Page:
Social Karenism – A Truth Within The Truth?
by, 26th October 2010 at 09:32 PM (654 Views)
Social Karenism – A Truth Within The Truth?
An in-depth view of Conformity within Pokémon.
"Strong Pokémon. Weak Pokémon. That is only the selfish perception of people. Truly skilled Trainers should try to win with the Pokémon they love best. I like your style. You understand what's important. Go on--the Champion is waiting." - Karen, Indigo Plateau (GSC/HGSS)
Perhaps one of the most poignant quotes within the entire Pokémon franchise. Many Pokémon players worldwide will claim to be "Karenists"; people who truly believe in Karen's philosophy, and reject things such as Smogon's tier lists; which determine which Pokémon are more commonly used, and thus, better to use due to base stats, movepools, and other factors. Karenism seems to be that pure philosophy of using favourites over other options, and as such, is easily criticised by the (perhaps cruel) realisation that these games we play, are just that, and all the Pokémon we use are nothing more than collections of data represented by a pretty collection of pixels. It's these so called 'realists' that try and undermine Karenism as mere optimism that would rather suit the anime series than real life.
Like every quote ever made in history, there are other conclusions that can be drawn, depending on the nature of the person who analyses it. Perhaps what Karen really meant wasn't what Karenists assume? Perhaps the message digs deeper than just using Pokémon you like will somehow give you the strength to win? What I'm trying to suggest, is the possibility that the "Skill" Karen was talking about was not that of a trainer in battle, but a far more noble and valuable skill - The skill to remain an individual. Notice how Karen says "try to win" not "will win".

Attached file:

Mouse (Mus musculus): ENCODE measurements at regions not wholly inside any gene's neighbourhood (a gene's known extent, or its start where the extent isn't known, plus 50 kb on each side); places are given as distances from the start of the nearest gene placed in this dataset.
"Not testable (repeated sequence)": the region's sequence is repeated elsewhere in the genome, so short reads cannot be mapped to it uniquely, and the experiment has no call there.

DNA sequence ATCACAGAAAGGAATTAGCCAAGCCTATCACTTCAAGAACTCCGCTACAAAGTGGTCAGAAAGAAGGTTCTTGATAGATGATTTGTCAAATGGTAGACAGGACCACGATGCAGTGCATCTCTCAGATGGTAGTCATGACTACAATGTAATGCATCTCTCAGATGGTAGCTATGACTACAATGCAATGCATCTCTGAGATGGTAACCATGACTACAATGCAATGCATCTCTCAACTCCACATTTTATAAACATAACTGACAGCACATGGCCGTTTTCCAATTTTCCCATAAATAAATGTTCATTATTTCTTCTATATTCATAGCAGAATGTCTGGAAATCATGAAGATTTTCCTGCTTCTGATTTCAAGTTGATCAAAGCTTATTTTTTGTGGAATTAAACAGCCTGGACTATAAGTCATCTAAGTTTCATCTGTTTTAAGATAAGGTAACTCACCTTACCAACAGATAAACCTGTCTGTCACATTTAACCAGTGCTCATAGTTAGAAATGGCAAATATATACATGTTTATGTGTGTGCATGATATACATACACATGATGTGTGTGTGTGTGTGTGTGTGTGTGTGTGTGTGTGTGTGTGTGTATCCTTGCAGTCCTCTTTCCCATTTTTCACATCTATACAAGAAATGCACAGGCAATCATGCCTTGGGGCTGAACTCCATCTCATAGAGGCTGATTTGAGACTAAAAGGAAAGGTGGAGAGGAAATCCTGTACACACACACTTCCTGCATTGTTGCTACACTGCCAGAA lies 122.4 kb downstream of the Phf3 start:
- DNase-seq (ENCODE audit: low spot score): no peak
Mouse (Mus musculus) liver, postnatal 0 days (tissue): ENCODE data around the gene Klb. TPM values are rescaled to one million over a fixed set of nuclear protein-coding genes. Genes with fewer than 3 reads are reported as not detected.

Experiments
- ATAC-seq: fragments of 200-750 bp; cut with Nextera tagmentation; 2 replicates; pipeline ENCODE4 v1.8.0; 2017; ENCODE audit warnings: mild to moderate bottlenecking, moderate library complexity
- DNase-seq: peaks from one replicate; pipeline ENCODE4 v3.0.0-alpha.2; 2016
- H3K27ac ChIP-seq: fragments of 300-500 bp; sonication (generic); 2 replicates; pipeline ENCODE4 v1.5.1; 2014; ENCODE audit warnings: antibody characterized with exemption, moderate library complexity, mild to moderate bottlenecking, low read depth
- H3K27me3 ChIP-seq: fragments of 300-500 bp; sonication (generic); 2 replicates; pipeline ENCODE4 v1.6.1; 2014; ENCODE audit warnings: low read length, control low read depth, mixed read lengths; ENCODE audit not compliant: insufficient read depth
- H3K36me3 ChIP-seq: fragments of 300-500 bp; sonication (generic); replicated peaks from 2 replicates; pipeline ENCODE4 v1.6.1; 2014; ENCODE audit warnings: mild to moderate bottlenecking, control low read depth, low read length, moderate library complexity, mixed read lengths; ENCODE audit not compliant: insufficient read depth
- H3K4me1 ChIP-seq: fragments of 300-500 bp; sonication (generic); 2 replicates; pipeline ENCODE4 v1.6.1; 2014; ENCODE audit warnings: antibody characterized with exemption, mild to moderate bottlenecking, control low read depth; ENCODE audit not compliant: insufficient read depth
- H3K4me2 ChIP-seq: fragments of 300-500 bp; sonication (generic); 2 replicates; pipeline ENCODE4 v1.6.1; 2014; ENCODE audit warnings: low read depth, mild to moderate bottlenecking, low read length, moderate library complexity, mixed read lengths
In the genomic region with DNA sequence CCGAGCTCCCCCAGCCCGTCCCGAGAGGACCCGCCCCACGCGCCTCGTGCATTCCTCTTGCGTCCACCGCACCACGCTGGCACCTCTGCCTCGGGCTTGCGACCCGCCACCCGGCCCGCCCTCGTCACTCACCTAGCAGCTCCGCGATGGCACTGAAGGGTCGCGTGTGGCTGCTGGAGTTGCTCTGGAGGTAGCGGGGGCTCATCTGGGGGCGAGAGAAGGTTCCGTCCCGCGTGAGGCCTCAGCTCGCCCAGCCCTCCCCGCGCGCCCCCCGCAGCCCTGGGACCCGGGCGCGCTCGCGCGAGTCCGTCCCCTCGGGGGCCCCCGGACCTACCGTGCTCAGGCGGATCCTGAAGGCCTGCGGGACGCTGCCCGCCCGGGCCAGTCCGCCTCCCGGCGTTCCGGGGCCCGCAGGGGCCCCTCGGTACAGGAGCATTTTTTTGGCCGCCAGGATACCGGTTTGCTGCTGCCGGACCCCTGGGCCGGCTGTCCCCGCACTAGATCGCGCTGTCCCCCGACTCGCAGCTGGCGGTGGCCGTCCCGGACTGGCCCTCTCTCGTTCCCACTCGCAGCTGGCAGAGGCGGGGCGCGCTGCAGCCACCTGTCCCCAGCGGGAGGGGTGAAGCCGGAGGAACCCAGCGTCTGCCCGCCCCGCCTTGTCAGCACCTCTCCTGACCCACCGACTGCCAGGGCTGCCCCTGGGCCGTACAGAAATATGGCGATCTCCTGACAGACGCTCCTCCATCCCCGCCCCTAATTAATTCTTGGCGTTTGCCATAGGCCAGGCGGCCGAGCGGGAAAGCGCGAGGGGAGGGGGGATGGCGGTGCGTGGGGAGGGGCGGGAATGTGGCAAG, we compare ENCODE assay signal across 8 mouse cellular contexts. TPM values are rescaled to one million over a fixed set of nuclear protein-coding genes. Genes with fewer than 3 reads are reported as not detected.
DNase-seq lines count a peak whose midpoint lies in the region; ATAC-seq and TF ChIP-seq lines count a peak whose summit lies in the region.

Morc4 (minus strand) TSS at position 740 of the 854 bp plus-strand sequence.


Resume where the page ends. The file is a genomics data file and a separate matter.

Unfortunately, our world is divided into subcultures. It's not purely down to the society around us though: Social Psychologists have proven that when we first meet someone, our brain quickly registers the features of that person, and sorts them into categories based on those features, so it's a natural occurrence. Obviously, society hasn't helped, with the promotion of the celebrity lifestyle, which includes fashion, which millions of people imitate to be more like their idols. There are also negative categorisations, such as how every person in a hooded jacket is now viewed as being potentially violent, which has led to some ridiculous cases reported in the media of toddlers or elderly people being told to remove such articles of clothing while in retail outlets. The same can be said about Pokémon; for example, "Smogon" is the leading battle-orientated fan-website in the English-speaking fan community. Their 'tier' lists are what Pokémon are used the most, which is due to factors such as base stats, movepools and compatibility with other common Pokémon. These 'Tier Lists' are understood and upheld amongst the large majority of the community. However, in essence, this just proves that the Pokémon Community conforms to what is seen as the 'best options'.
An example of conformity can be found in a psychological study by Solomon Asch (1955), where one participant would sit in a room, sixth in a row of 7 with six confederates (people whom the participant believed to be normal participants, but were actually aiding the researcher). All seven people were informed that they were taking part in a study of perceptual judgements, and were presented with a "Standard Line", as the name implies, a line. They were then shown pictures of three lines, one of which was identical in length to the Standard line, and were then asked which line was identical to the Standard Line. It was easy to see that line 2 was the same length as the Standard Line; however, after numerous 'normal' trials, the confederates were told to collectively give an incorrect an answer. A control group was used (without confederates), and discovered that 99% of the time, the participant was correct. However, the study also shown that in the Experimental group, the participant would conform with the incorrect answer given by the confederates, and three quarters of all participants conformed at least once. What is most alarming by these findings, is that there was no reward involved at all; they merely conformed with the majority, because it was a majority.